|Publication number||US6816105 B2|
|Application number||US 10/275,934|
|Publication date||Nov 9, 2004|
|Filing date||May 9, 2001|
|Priority date||May 9, 2000|
|Also published as||CA2409549A1, CN1441912A, EP1410065A2, US20030142002, WO2001086319A2, WO2001086319A3|
|Publication number||10275934, 275934, PCT/2001/14883, PCT/US/1/014883, PCT/US/1/14883, PCT/US/2001/014883, PCT/US/2001/14883, PCT/US1/014883, PCT/US1/14883, PCT/US1014883, PCT/US114883, PCT/US2001/014883, PCT/US2001/14883, PCT/US2001014883, PCT/US200114883, US 6816105 B2, US 6816105B2, US-B2-6816105, US6816105 B2, US6816105B2|
|Inventors||Karl Winner, Benjamin Khen|
|Original Assignee||Karl Winner, Benjamin Khen|
|Export Citation||BiBTeX, EndNote, RefMan|
|Patent Citations (30), Referenced by (20), Classifications (34), Legal Events (8)|
|External Links: USPTO, USPTO Assignment, Espacenet|
This application claims priority under 35 U.S.C. section 119(e) from U.S. Provisional Application No. 60/203,039 filed on May 9, 2000.
The present application relates to the detection and tracking of aircraft. The invention finds particular application in detecting and tracking suitably equipped aircraft on an airport surface, aircraft on closely spaced parallel approaches and aircraft in proximity of an airport and will be described with reference thereto. It is to be appreciated however, that the teachings disclosed herein are also amenable to the detection and tracking of suitably equipped vehicles in a variety of environments such as highway, maritime and other applications.
The position of aircraft near airports and other aircraft is of crucial importance to the safe movement of aircraft Multiple techniques which make use of the Air Traffic Control Radar Beacon System (ATCRBS) transponders have previously been employed to track and monitor airborne aircraft enroute to an airport, provide guidance or monitor aircraft on final approach to airports and monitor aircraft movement within the airports runways and taxiways. The tracking techniques have been realized in the following systems.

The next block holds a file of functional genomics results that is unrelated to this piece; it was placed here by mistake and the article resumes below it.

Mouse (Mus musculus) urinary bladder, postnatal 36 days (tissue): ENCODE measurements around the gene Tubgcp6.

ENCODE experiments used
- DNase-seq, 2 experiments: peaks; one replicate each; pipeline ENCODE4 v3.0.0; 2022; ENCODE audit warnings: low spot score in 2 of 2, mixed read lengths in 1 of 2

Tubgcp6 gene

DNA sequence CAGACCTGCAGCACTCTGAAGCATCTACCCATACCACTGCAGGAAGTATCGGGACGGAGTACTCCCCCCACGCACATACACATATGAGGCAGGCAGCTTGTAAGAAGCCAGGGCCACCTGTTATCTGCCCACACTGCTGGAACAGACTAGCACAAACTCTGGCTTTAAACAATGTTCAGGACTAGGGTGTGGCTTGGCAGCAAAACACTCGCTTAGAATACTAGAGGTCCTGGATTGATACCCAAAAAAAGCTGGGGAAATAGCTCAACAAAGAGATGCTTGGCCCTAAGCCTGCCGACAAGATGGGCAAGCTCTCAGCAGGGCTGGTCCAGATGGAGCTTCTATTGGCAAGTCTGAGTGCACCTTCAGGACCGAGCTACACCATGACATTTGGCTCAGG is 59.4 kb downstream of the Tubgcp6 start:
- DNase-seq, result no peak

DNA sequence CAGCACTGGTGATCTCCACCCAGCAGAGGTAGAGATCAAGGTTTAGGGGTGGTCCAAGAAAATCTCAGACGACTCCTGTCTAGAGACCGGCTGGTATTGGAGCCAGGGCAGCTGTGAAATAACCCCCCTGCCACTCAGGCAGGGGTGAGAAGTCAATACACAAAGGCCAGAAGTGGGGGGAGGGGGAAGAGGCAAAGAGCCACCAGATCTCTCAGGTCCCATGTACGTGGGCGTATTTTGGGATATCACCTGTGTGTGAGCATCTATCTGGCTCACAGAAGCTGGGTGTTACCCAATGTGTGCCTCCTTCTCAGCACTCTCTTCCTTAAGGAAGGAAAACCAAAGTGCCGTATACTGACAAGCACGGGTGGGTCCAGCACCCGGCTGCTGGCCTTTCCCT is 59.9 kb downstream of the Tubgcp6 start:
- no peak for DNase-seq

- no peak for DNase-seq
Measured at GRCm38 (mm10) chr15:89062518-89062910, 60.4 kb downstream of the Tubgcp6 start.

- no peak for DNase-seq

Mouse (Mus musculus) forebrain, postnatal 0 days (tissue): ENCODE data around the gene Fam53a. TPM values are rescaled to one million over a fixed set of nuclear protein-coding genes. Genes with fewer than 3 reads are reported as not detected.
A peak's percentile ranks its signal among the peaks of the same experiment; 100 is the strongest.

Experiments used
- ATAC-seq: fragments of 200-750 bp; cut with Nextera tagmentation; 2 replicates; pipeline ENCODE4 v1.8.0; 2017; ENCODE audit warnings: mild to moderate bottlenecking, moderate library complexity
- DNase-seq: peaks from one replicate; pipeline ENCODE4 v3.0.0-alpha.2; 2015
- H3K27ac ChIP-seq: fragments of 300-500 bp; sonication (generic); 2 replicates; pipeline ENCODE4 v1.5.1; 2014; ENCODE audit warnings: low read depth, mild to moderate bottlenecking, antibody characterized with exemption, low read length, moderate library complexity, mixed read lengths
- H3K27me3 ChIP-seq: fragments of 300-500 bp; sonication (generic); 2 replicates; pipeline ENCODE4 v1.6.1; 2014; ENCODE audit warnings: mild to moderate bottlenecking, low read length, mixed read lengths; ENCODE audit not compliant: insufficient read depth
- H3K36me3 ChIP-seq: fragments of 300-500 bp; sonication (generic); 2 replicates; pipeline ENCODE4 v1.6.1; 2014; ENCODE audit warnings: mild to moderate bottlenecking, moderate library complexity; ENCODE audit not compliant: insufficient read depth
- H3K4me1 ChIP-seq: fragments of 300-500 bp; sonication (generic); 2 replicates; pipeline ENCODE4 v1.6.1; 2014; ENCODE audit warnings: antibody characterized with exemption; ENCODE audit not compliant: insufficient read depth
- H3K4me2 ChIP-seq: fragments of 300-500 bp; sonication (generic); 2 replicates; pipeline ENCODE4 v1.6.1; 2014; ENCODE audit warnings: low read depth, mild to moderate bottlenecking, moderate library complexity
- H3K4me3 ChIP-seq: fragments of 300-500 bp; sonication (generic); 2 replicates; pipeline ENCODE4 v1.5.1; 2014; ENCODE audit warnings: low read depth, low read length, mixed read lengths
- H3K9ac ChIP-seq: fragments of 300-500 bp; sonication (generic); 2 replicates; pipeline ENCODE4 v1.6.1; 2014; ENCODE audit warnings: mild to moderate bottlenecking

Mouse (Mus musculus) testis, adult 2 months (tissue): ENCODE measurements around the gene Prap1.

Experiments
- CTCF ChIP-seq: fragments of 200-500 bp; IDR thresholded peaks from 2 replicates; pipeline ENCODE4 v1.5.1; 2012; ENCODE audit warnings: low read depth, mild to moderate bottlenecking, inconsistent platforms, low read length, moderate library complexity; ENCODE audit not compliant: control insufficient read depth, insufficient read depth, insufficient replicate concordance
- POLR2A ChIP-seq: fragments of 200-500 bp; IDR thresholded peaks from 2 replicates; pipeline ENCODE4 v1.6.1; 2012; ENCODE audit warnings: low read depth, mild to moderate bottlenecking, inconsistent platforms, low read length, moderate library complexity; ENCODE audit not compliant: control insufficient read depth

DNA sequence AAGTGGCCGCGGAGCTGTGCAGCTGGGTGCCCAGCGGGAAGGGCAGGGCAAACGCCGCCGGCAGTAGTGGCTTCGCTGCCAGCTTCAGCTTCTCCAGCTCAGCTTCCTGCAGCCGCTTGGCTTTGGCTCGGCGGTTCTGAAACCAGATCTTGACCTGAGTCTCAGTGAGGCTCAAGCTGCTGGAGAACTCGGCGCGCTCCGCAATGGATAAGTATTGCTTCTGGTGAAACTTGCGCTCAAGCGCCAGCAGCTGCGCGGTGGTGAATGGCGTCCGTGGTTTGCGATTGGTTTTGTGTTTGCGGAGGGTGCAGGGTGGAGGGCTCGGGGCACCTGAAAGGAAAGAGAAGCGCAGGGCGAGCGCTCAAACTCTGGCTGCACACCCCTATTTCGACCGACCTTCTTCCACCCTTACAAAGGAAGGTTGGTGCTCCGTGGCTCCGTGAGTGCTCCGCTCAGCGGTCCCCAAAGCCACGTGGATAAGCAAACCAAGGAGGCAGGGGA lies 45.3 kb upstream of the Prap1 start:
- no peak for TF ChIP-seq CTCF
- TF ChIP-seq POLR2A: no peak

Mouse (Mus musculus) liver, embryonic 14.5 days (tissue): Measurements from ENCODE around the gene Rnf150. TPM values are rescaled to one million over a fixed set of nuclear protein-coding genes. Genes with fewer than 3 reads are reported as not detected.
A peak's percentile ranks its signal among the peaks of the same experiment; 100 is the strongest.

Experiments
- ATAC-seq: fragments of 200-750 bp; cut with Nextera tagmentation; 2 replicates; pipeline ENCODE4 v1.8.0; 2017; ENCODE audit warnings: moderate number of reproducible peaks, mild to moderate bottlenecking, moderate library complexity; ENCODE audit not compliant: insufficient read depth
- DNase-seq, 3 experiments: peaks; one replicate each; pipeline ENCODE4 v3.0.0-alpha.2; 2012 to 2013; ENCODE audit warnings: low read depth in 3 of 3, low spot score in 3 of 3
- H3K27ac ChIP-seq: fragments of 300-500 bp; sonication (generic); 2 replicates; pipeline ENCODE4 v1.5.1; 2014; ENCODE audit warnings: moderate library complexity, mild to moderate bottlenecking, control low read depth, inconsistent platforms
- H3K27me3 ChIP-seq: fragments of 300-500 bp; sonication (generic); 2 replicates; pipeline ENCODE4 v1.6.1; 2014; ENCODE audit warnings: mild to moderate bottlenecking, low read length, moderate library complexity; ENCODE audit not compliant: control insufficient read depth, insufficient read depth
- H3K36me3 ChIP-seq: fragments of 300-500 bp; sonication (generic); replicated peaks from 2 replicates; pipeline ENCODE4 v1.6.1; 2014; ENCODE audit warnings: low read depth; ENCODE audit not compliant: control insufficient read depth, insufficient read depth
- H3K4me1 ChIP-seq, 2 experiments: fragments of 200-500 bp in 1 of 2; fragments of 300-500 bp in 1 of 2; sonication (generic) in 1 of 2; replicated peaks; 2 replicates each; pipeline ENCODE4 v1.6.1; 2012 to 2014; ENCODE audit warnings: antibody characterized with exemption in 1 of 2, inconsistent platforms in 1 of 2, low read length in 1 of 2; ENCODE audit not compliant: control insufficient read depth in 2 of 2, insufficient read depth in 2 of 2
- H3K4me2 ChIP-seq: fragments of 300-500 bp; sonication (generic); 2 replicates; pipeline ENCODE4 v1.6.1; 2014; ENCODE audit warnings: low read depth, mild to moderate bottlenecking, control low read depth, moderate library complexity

Airborne aircraft enroute to an airport are monitored using Air Traffic Control Beacon Interrogator (ATCBI-6) ground systems and associated displays. These systems interrogate Mode A/C and are fully compliant with the new Mode S (for selective) transponder formats that include P4 suppression to reduce synchronous garble.
Traffic Collision And Avoidance System (TCAS) is operated onboard aircraft to interrogate aircraft transponders and measure time of arrival (TOA) and in some cases angle of arrival (AOA), then track display and issue resolution advisories when aircraft closure criteria exceed certain thresholds, as taught In U.S. Pat. No. 5,387,915 issued on 7 Feb., 1995 to Moussa et el.
The Transponder Landing System (TLS) provide means for the pilot to monitor aircraft position with respect to the desired course and glide path, on final approach to an airport. The system relies on Mode A/C interrogations to track the transponder.